Neil Redman, Director, SEMPRIS

The case of Rugby player Cillian Willis Sharks has prompted further discussion about the subject of concussion in sport. Issues relating to concussion have brought about the early end to a promising career for Willis and many other sportsmen like him.

In the article below Majid Hassan and Lucy Wheeler of Captsticks Solicitors look at a club’s duty of care to ensure the health and well being of their players. A doctor’s duty of care when treating sports professionals and the need to act in their best interest is also examined.

Last year the Rugby Football Union stated that the number of cases of concussion had increased by 59%. In total 739 cases had been sustained during matches. With these figures in just one line of sport, concussion is likely to remain in the news for some time to come.

Concussion in Professional Sport – Legal Consequences

Majid Hassan – Partner and Lucy Wheeler, Lawyer – Capsticks Solicitors


The recent case of Cillian Willis, a rugby union player forced to retire after suffering concussion and now taking legal action against his former club Sale Sharks for allowing him to play on after a head injury in a match three years ago, has once again brought to the fore the issue of professional sports clubs running the risk of being sued by players if they do not follow guidelines around managing concussion injuries.

While it may be the club that is named on the court papers it is almost inevitable that the actions and decision making of the club medical staff will also be called into question. Those medical staff can be brought into any litigation including the club joining the doctor in the claim and it is therefore vital that all health professionals ensure that their indemnity will cover 3rd party claims but also review their practice on managing concussion as well as that of their club.

Legal Background

Clubs owe a duty of care to look after the health and wellbeing of their employees under health and safety legislation. At the same time a doctor treating a professional sports man or woman on the pitch owes a professional duty of care to act in the player’s best interest in accordance with practice considered appropriate by a responsible body of medical opinion. This is set against a background of potential competing interests and pressure from the club management, not to mention fans. Furthermore the player may be reluctant to come off the pitch or even tell the doctor all the information needed to make an accurate assessment or decision. In an era of high financial reward in professional sport the pressure on players and their managers is greater than ever in what has been described as a “must win / must perform” high speed , high contact environment. Through all this it remains incumbent on the medical team to do what is in the best interests of their patient i.e. the player.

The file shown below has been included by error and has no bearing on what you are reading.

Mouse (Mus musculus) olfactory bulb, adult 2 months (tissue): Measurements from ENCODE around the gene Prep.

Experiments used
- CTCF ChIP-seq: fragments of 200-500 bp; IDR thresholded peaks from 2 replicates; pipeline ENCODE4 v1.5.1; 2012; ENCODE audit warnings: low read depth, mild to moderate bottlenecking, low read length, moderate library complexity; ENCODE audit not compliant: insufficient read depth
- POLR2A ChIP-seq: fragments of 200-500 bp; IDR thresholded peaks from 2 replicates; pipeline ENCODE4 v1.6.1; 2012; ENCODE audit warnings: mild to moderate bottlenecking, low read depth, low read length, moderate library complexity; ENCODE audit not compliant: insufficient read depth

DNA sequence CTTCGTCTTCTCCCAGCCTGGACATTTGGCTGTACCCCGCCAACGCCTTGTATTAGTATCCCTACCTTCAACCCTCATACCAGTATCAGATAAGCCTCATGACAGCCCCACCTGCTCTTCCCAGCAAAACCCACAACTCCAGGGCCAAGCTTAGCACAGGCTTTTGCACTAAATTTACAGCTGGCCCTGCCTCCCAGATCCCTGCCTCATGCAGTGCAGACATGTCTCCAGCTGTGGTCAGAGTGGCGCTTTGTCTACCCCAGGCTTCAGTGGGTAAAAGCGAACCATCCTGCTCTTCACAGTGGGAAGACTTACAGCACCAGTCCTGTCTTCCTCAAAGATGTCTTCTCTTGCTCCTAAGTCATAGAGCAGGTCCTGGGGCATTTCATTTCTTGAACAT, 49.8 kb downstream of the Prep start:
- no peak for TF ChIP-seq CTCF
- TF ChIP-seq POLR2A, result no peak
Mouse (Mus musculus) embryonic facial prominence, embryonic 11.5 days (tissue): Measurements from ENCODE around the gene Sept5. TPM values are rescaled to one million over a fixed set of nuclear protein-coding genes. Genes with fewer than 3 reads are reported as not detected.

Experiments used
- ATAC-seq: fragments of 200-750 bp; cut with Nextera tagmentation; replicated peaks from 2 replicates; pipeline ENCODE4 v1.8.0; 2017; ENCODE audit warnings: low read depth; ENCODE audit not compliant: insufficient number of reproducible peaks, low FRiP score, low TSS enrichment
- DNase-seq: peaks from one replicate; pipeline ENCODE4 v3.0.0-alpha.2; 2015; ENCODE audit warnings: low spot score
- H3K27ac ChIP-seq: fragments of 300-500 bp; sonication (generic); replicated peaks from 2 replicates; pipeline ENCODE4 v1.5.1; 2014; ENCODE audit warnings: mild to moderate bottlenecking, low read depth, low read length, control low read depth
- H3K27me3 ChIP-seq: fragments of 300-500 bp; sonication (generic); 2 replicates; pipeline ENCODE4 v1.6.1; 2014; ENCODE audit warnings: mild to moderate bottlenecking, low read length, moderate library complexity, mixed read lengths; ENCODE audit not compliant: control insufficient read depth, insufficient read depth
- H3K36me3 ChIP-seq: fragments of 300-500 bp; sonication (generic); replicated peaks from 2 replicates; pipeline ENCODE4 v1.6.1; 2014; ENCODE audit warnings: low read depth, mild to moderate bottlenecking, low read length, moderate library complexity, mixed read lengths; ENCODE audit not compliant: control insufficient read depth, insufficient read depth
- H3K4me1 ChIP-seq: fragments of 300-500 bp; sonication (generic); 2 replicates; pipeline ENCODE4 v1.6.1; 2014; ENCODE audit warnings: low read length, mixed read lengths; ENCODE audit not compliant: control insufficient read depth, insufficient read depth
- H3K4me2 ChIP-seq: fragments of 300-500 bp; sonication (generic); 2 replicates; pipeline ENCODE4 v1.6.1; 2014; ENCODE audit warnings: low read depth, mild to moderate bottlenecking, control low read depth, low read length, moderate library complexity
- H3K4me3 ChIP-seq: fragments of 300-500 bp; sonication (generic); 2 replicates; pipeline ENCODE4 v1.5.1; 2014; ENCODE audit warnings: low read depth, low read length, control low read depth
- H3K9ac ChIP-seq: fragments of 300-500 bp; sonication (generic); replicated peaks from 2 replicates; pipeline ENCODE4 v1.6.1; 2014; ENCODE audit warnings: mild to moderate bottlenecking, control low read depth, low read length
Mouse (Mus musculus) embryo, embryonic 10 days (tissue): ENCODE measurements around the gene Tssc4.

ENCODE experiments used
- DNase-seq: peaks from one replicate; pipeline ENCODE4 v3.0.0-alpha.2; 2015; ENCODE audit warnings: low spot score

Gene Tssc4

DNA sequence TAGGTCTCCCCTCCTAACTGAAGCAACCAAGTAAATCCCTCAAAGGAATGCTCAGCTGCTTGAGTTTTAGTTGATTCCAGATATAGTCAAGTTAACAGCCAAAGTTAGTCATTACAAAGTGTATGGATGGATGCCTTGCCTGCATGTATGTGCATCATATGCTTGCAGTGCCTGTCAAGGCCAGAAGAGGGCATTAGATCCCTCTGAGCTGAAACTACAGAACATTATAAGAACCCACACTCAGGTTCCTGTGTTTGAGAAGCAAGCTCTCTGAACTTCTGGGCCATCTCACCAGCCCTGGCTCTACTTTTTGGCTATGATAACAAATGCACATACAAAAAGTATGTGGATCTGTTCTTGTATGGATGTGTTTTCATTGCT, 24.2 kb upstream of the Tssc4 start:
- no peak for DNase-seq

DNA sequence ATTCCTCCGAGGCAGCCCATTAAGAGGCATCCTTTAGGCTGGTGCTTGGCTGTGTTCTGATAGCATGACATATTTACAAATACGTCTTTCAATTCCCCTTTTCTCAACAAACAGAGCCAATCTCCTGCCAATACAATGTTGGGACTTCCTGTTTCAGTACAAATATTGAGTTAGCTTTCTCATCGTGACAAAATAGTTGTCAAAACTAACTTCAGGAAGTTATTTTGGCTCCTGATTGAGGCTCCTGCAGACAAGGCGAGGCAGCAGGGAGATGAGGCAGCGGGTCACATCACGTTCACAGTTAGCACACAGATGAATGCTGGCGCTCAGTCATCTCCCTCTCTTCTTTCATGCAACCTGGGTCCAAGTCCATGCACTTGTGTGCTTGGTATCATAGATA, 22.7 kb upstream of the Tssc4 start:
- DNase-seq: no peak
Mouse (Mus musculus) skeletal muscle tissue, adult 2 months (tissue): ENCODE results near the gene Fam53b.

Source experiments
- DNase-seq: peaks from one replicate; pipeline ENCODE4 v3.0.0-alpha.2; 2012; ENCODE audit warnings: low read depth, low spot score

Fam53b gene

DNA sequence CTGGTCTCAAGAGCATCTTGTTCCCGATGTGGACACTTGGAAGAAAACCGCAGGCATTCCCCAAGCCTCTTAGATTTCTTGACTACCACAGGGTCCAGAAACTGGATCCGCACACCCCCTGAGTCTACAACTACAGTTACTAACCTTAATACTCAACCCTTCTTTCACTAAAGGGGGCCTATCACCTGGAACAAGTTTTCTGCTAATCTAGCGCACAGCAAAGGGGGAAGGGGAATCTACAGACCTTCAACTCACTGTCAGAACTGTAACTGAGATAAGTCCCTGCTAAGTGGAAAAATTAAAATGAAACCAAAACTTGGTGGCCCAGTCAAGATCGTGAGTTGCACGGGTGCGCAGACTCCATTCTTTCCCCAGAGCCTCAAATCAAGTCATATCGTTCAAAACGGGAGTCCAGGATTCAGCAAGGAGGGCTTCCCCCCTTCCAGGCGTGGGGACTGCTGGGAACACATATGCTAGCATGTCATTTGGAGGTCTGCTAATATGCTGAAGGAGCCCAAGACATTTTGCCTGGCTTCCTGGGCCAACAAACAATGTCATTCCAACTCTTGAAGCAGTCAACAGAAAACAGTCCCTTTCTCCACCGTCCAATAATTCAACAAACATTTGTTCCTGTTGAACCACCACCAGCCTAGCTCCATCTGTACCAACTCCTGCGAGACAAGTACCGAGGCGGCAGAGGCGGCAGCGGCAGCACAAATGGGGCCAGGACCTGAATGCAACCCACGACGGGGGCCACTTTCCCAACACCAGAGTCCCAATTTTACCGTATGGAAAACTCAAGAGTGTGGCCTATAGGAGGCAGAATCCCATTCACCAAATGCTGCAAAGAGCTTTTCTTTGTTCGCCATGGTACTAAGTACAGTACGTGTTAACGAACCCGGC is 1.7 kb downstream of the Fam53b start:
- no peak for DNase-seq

It is likely that we will see more litigation in years to come around concussion related injury in sport. One only needs to look to the USA where in 2015 the NFL concluded a $1 billion collective settlement of about 250 lawsuits by 5000 former NFL players alleging that over decades the NFL had hidden from players what it knew about the acute and chronic impact of concussion on NFL players with head injuries. On this side of the pond we have already had litigation around head injury in sport. The British Board of Boxing Control were successfully sued by the former professional boxer Michael Watson after he suffered brain injury following inadequate medical ringside care.

Key Points

So what can be done? Any doctor working in such an environment must consider:

  1. That there are up to date local protocols and guidelines in the club and these reflect current national best practice or those of the professional sports body .These should deal not only with management of any incident but also post injury recuperation. It is these documents that are invariably the first things to be asked for by any lawyers if a claim is made.
  2. The doctor must accurately and fully record their on pitch assessment and any subsequent examinations in the player’s medical records. Exercise extreme caution whatever answers a player may give to your questions on the pitch.
  3. Decision making around return to play must also be carefully documented and where there is any departure from national / local guidelines the reasons for this need to be clearly set out.
  4. Disclosure of risk is now a two way process and information on short term and long term consequences both on and off the pitch must be given to any player in a comprehensible manner. Again medical records must clearly document conversations with players including what subjectively the individual player considers a material risk.
  5. Where available the medical team should review any camera footage e.g. Hawkeye to make a further assessment if a player has continued to play after an injury. If possible consult with any tunnel doctor to ensure a player’s safety is not jeopardised by allowing him or her to play on.
  6. Make sure they have appropriate indemnity that will cover claims against them by the club.


The long term impact of concussion injury is well documented. The central issue is not just if players are being warned of the dangers posed by concussion at or immediately after a game but also whether concussion protocols are sufficiently cautious and caring of long term player welfare. In time the introduction of video referees or an additional substitute in some sports may help combat inconsistencies in the approach to managing head injuries in sport but until then it is the health professional who bears ultimate responsibility for the decisions made.

For more information please contact: Majid Hassan, Partner, Capsticks Solicitors 0208 780 4876 / Lucy Wheeler, Lawyer, Capsticks Solicitors 0208 780 4703




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